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Top Ten Tips: How to Improve Call Handling

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When money has been spent on marketing a business it is vital to be prepared for the response. If the inbound enquiries are not handled in the right way, the money spent on marketing will undoubtedly go to waste. The following tips have been gathered using our own experiences (good and bad).

By listening to inbound telephone enquiries using our call recording system we have been able to provide a guide to making the most of those all important telephone enquiries and avoiding the pitfalls.

1. Answer promptly and be prepared

When the telephone rings it's a good idea to have a set number of rings that staff mustn't go over, such as three. It's likely that a caller will have a list of calls to make and if the call isn't answered by about four or five rings they will hang up. Also, make sure everyone in your organisation is prepared for calls in response to marketing activity. Have you given everyone a copy of the latest marketing campaign? Could they answer questions if a caller asked something about your latest offer or campaign? Keep everyone in the loop and this will avoid potential embarrassment if the call handler is unable to assist a new customer.

Use a call whisper function to announce who's calling before you pick up.

2. Qualify the caller and listen to the response

Establish the caller's requirements and take their contact details before going any further. This will ensure you have the opportunity to follow-up the enquiry and don't lose a potential new customer. If the caller asks for a particular service or product you don't sell, open up the conversation and find out a little more about them. It may be that you don’t sell the product or service they asked for but you could sell them into the products and services you have on offer.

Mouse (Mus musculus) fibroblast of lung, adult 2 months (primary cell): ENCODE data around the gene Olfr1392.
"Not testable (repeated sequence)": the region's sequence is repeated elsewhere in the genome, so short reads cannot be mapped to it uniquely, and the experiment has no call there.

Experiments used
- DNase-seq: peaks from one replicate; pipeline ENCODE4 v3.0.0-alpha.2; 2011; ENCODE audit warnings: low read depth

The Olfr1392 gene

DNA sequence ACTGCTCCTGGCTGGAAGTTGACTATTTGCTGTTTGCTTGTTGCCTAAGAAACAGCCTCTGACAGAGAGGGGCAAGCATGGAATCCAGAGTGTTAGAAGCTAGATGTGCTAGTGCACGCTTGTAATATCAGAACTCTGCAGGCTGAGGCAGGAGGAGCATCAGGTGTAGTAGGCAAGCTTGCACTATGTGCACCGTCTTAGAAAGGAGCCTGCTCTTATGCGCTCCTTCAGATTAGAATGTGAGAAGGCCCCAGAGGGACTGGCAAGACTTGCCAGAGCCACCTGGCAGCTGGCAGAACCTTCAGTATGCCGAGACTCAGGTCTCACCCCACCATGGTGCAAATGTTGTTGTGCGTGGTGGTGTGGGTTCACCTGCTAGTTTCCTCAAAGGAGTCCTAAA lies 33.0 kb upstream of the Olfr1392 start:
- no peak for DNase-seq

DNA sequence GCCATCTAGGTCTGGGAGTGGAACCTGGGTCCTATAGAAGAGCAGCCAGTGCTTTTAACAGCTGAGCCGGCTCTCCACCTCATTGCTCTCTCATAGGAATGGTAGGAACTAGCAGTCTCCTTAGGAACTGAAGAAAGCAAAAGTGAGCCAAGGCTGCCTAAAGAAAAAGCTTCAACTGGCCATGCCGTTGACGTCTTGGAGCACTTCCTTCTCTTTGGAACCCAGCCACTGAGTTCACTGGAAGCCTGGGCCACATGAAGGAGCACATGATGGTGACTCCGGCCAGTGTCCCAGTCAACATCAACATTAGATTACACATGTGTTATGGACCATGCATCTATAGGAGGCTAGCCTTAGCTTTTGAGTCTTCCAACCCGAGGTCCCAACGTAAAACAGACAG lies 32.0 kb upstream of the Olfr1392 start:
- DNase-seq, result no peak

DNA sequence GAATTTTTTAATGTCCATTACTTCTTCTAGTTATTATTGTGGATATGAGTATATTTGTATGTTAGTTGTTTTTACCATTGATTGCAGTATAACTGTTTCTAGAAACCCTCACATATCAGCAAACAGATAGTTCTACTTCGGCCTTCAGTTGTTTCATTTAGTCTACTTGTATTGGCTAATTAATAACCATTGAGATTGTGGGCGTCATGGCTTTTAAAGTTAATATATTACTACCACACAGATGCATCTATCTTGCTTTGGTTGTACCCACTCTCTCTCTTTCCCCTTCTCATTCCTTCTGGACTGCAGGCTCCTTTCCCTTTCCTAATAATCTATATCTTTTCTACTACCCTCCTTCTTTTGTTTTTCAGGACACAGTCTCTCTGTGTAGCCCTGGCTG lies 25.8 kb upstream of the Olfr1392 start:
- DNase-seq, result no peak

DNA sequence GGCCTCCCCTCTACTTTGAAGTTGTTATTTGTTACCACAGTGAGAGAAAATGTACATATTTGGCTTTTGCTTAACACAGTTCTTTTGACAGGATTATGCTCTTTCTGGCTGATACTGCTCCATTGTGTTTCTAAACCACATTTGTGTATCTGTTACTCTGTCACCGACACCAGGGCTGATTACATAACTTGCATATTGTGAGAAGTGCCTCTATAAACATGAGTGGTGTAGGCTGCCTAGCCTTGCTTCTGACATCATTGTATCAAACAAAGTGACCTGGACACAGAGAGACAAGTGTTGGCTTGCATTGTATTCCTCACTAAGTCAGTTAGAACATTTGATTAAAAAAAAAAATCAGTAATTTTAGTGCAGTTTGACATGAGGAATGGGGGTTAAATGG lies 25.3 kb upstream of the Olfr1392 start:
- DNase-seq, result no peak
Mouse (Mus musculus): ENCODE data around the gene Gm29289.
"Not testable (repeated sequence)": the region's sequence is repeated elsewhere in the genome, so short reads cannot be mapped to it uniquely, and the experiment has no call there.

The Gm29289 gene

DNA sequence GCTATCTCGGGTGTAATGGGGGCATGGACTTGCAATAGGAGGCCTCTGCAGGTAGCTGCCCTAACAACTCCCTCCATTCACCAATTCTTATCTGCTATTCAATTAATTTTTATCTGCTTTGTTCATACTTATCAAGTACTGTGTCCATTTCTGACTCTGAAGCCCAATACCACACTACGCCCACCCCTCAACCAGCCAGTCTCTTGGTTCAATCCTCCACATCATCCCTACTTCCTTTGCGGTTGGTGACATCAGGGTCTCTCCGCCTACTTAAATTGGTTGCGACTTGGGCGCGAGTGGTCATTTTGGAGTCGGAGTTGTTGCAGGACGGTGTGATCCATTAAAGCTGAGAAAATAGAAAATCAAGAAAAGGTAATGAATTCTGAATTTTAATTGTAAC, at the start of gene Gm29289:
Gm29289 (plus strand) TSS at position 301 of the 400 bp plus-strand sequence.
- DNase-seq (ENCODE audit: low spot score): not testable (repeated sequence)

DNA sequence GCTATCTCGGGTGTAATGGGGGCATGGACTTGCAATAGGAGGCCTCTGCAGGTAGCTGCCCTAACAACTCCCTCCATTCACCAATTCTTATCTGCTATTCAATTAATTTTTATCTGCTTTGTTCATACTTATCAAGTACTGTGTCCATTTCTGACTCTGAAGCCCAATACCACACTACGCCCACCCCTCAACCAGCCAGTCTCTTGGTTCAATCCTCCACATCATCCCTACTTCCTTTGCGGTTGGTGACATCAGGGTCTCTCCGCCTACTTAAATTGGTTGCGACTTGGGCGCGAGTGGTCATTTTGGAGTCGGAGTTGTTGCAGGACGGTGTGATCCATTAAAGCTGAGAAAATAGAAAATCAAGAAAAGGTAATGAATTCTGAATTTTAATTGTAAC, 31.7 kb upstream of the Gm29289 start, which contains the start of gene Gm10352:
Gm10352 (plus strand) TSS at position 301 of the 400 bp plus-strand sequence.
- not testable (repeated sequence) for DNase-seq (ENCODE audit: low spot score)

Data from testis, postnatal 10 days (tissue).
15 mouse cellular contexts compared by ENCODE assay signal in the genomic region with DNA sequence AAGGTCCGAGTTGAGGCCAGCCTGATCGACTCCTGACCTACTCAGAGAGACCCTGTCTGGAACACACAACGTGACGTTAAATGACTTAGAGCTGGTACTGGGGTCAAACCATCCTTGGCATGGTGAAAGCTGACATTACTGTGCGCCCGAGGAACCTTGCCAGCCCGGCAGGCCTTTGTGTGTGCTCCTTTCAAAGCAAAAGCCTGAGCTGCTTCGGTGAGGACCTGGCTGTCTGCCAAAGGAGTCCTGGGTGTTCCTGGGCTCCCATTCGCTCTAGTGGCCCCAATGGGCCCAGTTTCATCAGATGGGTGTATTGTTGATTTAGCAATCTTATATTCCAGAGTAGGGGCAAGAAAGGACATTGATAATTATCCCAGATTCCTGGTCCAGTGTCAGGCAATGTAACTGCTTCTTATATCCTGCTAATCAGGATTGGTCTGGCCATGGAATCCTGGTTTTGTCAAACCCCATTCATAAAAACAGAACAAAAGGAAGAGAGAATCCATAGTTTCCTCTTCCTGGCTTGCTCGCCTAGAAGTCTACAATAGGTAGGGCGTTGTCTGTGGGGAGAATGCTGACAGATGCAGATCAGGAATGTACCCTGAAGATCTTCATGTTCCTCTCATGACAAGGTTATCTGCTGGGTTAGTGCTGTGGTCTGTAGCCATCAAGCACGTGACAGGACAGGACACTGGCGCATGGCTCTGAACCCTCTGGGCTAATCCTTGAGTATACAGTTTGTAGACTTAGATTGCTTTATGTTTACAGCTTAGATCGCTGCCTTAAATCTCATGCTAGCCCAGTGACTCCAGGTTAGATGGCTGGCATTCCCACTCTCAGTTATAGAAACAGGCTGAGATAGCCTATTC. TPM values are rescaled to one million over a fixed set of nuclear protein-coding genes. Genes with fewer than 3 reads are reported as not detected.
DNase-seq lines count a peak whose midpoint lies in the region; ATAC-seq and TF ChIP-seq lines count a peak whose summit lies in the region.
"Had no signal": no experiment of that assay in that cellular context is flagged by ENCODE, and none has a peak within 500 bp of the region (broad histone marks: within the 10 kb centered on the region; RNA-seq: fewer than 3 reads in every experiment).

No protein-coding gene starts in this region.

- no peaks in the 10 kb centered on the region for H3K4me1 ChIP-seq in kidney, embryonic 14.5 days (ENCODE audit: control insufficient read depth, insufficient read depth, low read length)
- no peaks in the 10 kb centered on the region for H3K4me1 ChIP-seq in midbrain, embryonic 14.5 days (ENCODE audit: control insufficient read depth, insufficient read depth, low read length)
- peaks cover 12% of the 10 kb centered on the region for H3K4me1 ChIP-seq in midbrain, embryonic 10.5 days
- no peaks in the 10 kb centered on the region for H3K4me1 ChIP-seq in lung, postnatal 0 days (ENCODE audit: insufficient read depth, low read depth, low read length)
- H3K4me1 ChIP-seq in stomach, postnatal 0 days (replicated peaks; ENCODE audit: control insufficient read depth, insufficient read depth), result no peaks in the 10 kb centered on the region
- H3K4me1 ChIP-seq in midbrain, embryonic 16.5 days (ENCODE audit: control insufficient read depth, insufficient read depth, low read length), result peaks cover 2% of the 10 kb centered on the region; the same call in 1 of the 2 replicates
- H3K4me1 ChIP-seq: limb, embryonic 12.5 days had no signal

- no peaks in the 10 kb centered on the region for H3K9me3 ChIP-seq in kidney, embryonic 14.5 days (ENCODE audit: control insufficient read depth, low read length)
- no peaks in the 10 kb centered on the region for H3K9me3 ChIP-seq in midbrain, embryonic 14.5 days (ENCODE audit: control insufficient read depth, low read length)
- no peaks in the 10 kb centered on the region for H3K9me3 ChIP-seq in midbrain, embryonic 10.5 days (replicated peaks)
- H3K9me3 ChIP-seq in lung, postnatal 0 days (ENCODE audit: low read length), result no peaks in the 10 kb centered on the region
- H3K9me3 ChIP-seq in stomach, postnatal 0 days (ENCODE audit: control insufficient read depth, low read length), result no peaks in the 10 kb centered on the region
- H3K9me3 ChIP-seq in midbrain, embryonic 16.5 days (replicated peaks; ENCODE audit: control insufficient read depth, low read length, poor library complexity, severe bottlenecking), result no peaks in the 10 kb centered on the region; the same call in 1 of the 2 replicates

Use call recording to play back calls through your PC.

3. Think about your tone of voice

If you are busy when a call comes in, try to relax and take time with the call. You may have a million other things to do that day but every call should be taken in the same way. The customer has taken the time to call you and may buy from you; don't put them off with a rushed or hassled tone of voice. Stop what you are doing, turn away from your PC and take the call calmly and professionally. You will be guaranteed a better outcome.

Use call recording to listen to your tone of voice.

4. Don't leave anyone hold for too long

Use the hold option as a last resort. It makes the caller feel unwanted and they will certainly be more unresponsive as a result. It is much better to take the full details of the caller and have someone call them back (as it's then on your bill), than be left waiting on hold for five minutes. This goes back to the call handler being prepared for the call. If they can talk to the caller a little about the offer or products available whilst the caller is waiting that is preferable to being placed on hold. Of course this is not always possible so the second best course of action is to take the caller's full details and let them know that someone will call them back within 30 minutes.